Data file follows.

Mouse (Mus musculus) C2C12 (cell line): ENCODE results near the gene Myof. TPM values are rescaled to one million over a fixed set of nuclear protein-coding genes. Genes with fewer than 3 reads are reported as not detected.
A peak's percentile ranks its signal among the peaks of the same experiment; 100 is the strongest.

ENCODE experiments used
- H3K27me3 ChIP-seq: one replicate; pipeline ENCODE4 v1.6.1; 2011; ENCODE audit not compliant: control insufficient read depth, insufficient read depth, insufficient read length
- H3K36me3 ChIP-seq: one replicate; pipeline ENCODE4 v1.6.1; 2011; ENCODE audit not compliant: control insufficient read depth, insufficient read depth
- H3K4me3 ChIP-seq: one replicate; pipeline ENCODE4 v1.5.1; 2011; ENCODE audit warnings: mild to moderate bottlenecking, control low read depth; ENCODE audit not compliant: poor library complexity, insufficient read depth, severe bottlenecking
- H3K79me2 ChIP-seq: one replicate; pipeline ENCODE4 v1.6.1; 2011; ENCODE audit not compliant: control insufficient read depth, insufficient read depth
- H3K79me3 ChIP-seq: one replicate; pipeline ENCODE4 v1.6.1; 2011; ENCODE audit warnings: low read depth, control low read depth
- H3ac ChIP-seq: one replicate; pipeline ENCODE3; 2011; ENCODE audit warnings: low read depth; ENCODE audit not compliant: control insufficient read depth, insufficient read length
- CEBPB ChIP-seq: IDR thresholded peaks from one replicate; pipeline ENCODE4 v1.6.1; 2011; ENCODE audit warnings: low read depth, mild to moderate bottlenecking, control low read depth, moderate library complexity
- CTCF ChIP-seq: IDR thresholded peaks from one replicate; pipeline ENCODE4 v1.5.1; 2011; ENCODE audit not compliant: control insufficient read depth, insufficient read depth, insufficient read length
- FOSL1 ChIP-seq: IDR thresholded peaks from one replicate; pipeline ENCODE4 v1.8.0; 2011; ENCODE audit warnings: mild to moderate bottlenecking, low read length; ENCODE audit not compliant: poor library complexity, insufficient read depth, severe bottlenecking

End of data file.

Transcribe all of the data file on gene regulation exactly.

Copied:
Mouse (Mus musculus) C2C12 (cell line): ENCODE results near the gene Myof. TPM values are rescaled to one million over a fixed set of nuclear protein-coding genes. Genes with fewer than 3 reads are reported as not detected.
A peak's percentile ranks its signal among the peaks of the same experiment; 100 is the strongest.

ENCODE experiments used
- H3K27me3 ChIP-seq: one replicate; pipeline ENCODE4 v1.6.1; 2011; ENCODE audit not compliant: control insufficient read depth, insufficient read depth, insufficient read length
- H3K36me3 ChIP-seq: one replicate; pipeline ENCODE4 v1.6.1; 2011; ENCODE audit not compliant: control insufficient read depth, insufficient read depth
- H3K4me3 ChIP-seq: one replicate; pipeline ENCODE4 v1.5.1; 2011; ENCODE audit warnings: mild to moderate bottlenecking, control low read depth; ENCODE audit not compliant: poor library complexity, insufficient read depth, severe bottlenecking
- H3K79me2 ChIP-seq: one replicate; pipeline ENCODE4 v1.6.1; 2011; ENCODE audit not compliant: control insufficient read depth, insufficient read depth
- H3K79me3 ChIP-seq: one replicate; pipeline ENCODE4 v1.6.1; 2011; ENCODE audit warnings: low read depth, control low read depth
- H3ac ChIP-seq: one replicate; pipeline ENCODE3; 2011; ENCODE audit warnings: low read depth; ENCODE audit not compliant: control insufficient read depth, insufficient read length
- CEBPB ChIP-seq: IDR thresholded peaks from one replicate; pipeline ENCODE4 v1.6.1; 2011; ENCODE audit warnings: low read depth, mild to moderate bottlenecking, control low read depth, moderate library complexity
- CTCF ChIP-seq: IDR thresholded peaks from one replicate; pipeline ENCODE4 v1.5.1; 2011; ENCODE audit not compliant: control insufficient read depth, insufficient read depth, insufficient read length
- FOSL1 ChIP-seq: IDR thresholded peaks from one replicate; pipeline ENCODE4 v1.8.0; 2011; ENCODE audit warnings: mild to moderate bottlenecking, low read length; ENCODE audit not compliant: poor library complexity, insufficient read depth, severe bottlenecking